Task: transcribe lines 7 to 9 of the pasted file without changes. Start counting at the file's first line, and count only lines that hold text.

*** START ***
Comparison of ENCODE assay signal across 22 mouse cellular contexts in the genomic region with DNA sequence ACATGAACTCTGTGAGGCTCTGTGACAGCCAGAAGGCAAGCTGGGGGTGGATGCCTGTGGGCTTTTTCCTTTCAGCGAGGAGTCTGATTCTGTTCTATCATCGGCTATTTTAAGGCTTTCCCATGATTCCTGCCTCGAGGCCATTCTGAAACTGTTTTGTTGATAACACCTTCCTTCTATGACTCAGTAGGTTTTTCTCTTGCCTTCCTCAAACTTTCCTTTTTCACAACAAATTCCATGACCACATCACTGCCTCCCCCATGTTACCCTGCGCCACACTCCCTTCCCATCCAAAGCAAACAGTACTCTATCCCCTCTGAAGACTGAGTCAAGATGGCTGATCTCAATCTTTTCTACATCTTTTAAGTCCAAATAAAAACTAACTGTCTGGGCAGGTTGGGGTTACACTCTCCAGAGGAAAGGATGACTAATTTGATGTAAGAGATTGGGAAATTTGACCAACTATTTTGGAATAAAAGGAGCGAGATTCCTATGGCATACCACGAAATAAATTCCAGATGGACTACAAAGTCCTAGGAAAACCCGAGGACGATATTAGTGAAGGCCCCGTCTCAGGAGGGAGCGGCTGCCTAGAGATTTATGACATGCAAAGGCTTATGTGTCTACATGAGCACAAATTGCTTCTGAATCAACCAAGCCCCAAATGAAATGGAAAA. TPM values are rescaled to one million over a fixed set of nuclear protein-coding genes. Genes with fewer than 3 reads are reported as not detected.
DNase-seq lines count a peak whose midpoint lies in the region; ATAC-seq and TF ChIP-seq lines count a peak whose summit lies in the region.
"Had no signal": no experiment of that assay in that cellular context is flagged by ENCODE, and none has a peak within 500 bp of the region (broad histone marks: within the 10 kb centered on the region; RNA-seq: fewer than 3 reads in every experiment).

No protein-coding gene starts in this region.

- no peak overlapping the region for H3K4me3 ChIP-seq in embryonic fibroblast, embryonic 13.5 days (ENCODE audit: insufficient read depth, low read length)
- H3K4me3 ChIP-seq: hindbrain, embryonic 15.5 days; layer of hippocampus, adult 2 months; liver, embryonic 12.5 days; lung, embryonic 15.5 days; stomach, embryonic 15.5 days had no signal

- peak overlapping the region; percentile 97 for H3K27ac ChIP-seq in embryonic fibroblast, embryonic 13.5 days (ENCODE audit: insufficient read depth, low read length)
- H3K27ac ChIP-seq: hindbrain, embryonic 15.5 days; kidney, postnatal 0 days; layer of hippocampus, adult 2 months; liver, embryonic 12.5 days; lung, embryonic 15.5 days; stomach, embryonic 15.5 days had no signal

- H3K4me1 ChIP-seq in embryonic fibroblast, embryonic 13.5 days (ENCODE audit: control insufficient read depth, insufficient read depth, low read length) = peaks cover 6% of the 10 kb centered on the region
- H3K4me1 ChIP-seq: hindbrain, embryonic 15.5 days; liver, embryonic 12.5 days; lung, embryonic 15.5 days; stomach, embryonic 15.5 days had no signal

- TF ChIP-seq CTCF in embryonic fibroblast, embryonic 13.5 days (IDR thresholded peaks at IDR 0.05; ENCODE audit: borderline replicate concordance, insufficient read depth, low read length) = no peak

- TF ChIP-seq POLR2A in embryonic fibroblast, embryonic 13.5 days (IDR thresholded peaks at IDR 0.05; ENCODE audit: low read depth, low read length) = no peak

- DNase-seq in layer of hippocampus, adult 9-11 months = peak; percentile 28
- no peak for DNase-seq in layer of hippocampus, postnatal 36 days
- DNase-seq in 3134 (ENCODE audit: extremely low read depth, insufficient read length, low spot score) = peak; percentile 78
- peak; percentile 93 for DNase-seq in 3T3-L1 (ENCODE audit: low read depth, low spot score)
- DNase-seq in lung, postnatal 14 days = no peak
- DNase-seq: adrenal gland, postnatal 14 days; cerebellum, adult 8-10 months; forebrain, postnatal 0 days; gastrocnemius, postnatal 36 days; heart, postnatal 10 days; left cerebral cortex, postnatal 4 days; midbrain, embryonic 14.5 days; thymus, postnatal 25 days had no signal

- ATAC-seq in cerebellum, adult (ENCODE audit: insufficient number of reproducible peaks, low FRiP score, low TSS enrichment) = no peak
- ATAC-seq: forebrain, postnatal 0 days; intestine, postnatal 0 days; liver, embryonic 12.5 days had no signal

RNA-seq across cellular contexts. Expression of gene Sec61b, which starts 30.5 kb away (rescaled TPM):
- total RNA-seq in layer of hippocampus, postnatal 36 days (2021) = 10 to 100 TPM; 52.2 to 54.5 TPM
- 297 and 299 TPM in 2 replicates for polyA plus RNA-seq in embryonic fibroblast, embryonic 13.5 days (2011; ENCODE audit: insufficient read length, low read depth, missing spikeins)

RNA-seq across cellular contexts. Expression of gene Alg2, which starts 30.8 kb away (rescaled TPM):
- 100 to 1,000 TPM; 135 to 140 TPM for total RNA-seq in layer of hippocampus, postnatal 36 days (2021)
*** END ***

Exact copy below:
- peak overlapping the region; percentile 97 for H3K27ac ChIP-seq in embryonic fibroblast, embryonic 13.5 days (ENCODE audit: insufficient read depth, low read length)
- H3K27ac ChIP-seq: hindbrain, embryonic 15.5 days; kidney, postnatal 0 days; layer of hippocampus, adult 2 months; liver, embryonic 12.5 days; lung, embryonic 15.5 days; stomach, embryonic 15.5 days had no signal

- H3K4me1 ChIP-seq in embryonic fibroblast, embryonic 13.5 days (ENCODE audit: control insufficient read depth, insufficient read depth, low read length) = peaks cover 6% of the 10 kb centered on the region